The sapphire crystal plays ball: Its hexagonal facets near its edges lead into the “corners” of the bezel and, more importantly, add another element of visual complexity. Legibility is hardly affected by these facets, although they do introduce some distortion near the edge. When a “box crystal” is the be-all and end-all of creativity for some brands or the fact that they replace scratch-resistant sapphire crystal for a scratch magnet plexi, seeing this unusual crystal thrown into the mix is a treat.

The case is mental. Countless angles, facets, and lines make a single lug of the Hublot Big Bang Sang Bleu II Chronograph more complicated than the entire case of an average dress watch. Then again, a dress watch doesn’t want to be Sang Bleu or vice versa. One could reasonably argue that the case is a textbook example of art for art’s sake — until you see that the Hublot One Click quick-strap change system’s button has been so neatly integrated into it in the form of a triangular, high-polished button. Still, even with this bit of neat functionality in place, the overall design is as complex as it is willingly over-the-top. Whether that’s someone’s cake or not depends on taste.

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I do, nevertheless, applaud Hublot for putting this case together. In a way, it is like a concept product (a concept car or piece of technology), something produced to test one’s manufacturing abilities — and to ultimately show them off as well. As much as an eyesore all these lines might appear, I can’t help but look at this case from a watch-lover’s perspective and be in awe of the complexity of its shapes, surfaces, and construction.

Powering the Hublot Big Bang Sang Bleu II Chronograph is the HUB1240.MXM Unico movement, an automatic chronograph with a flyback function — not that you can see much of the single line that is the chronograph seconds hand — operated through a column wheel. Power reserve is 72 hours, as it should be for a modern and expensive in-house caliber. The self-winding rotor had to be modified as well; it has an all-seeing eye aesthetic to it. Let’s hope it won’t accidentally throw us into a parallel universe, and that it will do a good job at winding its mainspring.

On the wrist, the 45mm-diameter Big Bang Sang Bleu II case looks a lot larger — rather, I should say, a lot more bold – than that figure would suggest. And yet, strangely, with its steeply angled lugs, it is as though it was specifically designed for those with a narrow wrist (like mine). Yes, it looks absolutely preposterous both in its titanium and in its King Gold versions, but not because it stretched two inches beyond either side of my wrist.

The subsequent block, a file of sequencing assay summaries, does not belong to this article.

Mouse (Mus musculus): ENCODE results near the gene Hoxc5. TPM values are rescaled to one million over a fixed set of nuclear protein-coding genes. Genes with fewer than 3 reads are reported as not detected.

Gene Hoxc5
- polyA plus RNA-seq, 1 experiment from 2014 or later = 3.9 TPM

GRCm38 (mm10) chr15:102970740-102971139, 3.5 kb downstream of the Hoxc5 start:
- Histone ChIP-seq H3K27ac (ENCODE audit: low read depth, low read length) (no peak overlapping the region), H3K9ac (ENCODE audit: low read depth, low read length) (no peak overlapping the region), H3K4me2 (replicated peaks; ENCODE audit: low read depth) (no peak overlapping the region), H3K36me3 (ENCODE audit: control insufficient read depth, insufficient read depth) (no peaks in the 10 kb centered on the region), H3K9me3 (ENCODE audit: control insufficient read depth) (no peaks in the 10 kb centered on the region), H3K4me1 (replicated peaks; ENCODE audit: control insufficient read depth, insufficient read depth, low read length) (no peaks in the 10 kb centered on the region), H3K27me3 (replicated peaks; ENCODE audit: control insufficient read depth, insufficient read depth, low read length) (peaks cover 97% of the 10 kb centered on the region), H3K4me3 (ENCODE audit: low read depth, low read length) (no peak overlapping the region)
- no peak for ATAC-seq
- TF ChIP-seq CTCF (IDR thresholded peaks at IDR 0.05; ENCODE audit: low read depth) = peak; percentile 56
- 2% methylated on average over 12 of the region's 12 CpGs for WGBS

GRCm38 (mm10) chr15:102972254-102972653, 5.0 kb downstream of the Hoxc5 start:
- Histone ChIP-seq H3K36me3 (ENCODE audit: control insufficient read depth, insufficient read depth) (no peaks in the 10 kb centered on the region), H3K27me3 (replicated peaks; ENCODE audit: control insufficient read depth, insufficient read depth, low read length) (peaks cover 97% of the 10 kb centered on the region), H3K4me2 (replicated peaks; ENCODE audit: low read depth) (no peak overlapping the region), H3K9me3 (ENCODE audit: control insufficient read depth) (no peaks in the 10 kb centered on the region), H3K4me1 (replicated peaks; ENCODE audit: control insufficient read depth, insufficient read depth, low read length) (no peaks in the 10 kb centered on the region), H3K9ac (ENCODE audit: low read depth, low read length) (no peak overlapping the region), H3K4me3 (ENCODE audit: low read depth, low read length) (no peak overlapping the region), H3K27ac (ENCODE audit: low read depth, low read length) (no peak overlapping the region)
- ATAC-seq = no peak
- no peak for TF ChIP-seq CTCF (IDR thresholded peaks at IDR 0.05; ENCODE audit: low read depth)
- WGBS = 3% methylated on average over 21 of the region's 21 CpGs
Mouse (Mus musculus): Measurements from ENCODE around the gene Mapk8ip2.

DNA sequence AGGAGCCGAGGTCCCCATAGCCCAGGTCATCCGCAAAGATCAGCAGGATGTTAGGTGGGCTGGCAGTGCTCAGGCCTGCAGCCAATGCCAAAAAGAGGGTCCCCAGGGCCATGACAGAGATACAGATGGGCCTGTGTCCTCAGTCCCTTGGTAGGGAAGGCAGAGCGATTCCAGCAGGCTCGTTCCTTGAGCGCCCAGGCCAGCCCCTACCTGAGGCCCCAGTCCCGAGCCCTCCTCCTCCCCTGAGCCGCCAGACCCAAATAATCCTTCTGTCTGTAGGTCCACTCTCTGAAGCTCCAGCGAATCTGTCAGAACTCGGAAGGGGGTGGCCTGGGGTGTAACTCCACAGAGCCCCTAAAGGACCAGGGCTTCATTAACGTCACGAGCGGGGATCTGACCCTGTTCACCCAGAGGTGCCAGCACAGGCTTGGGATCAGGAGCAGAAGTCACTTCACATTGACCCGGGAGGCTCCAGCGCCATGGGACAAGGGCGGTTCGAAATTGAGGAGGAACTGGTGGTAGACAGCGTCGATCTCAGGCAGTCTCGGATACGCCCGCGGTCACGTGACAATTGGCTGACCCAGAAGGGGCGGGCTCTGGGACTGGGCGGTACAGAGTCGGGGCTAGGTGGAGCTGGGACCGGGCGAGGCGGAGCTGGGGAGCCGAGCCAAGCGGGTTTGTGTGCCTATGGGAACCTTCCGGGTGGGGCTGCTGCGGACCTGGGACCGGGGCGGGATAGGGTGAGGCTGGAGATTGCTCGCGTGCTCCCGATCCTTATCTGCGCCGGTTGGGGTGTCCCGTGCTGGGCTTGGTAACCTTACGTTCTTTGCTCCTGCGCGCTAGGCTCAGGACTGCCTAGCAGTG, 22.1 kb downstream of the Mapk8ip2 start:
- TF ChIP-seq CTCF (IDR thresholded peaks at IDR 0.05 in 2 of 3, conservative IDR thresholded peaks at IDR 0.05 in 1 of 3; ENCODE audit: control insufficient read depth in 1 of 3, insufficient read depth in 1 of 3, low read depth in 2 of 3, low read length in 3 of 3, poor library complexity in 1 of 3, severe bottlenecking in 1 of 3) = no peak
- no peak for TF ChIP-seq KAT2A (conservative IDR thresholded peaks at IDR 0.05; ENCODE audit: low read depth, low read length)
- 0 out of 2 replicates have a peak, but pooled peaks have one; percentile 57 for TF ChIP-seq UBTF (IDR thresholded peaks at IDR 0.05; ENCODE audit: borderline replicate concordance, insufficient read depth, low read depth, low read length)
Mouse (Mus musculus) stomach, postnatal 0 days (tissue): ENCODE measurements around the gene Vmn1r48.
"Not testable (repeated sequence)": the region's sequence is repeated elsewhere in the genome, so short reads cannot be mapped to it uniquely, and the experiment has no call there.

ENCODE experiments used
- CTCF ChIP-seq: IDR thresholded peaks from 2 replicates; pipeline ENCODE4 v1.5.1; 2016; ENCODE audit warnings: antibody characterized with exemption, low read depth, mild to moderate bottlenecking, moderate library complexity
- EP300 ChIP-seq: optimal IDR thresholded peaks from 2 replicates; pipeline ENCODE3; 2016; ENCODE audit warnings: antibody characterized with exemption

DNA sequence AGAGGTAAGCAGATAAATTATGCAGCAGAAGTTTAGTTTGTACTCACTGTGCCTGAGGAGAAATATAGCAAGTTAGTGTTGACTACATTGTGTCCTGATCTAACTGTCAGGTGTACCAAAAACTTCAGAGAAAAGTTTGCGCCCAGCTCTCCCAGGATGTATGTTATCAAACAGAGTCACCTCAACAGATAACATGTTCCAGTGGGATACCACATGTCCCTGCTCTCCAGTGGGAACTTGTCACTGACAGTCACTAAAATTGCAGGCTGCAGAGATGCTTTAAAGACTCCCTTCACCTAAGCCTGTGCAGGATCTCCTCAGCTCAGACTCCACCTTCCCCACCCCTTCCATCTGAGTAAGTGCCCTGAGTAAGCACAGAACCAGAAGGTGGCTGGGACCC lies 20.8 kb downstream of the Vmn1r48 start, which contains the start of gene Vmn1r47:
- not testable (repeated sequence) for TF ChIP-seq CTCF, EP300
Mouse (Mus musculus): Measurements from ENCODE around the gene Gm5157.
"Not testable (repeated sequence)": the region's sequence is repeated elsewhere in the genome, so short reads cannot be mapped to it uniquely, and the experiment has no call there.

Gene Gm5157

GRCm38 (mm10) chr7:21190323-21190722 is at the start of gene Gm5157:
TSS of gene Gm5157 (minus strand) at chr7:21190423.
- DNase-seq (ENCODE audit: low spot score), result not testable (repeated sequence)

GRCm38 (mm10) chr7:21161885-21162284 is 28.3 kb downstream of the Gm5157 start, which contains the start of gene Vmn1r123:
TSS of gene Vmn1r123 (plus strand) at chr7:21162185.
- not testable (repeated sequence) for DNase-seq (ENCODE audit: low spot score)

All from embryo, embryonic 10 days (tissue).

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The strap, although it certainly looks cool as it is integrated into the lug structure and all its design elements, is a bit of a letdown, at least on the first try. It feels a bit too wide underneath the wrist and it’s just a lot of flat, uninteresting rubber that doesn’t look or feel as expensive as I think it should. The buckle certainly helps a bit with the overall impression and ties the strap in with the case and dial — but that doesn’t change the fact that I’d love to see these straps show some improvements. The surface also collects lint like nobody’s business. Touch it against your shirt or any fabric for that matter, and it won’t be clear until you rinse it (and even that doesn’t always help). Hublot is widely credited for standing out as being the first luxury brand to pair a rubber strap with a gold watch — and although that sounds natural and is commonplace even on Rolex levels by now, it certainly wasn’t some two decades ago.

Price for the Hublot Big Bang Sang Bleu II Chronograph in titanium is €24,800 while the Hublot Big Bang Sang Bleu II Chronograph King Gold costs €46,600 and they are limited to 200 and 100 pieces, respectively. The complexity of the case and the unique creativity reflected in its overall design brings a breath of ice-cold fresh air to the luxury watch segment, which it is boldly priced into. It would take some time for me to accept the idea of being seen wearing the Sang Bleu II Chronograph, but that says more about our judgmental culture than it does about its design. Learn more at

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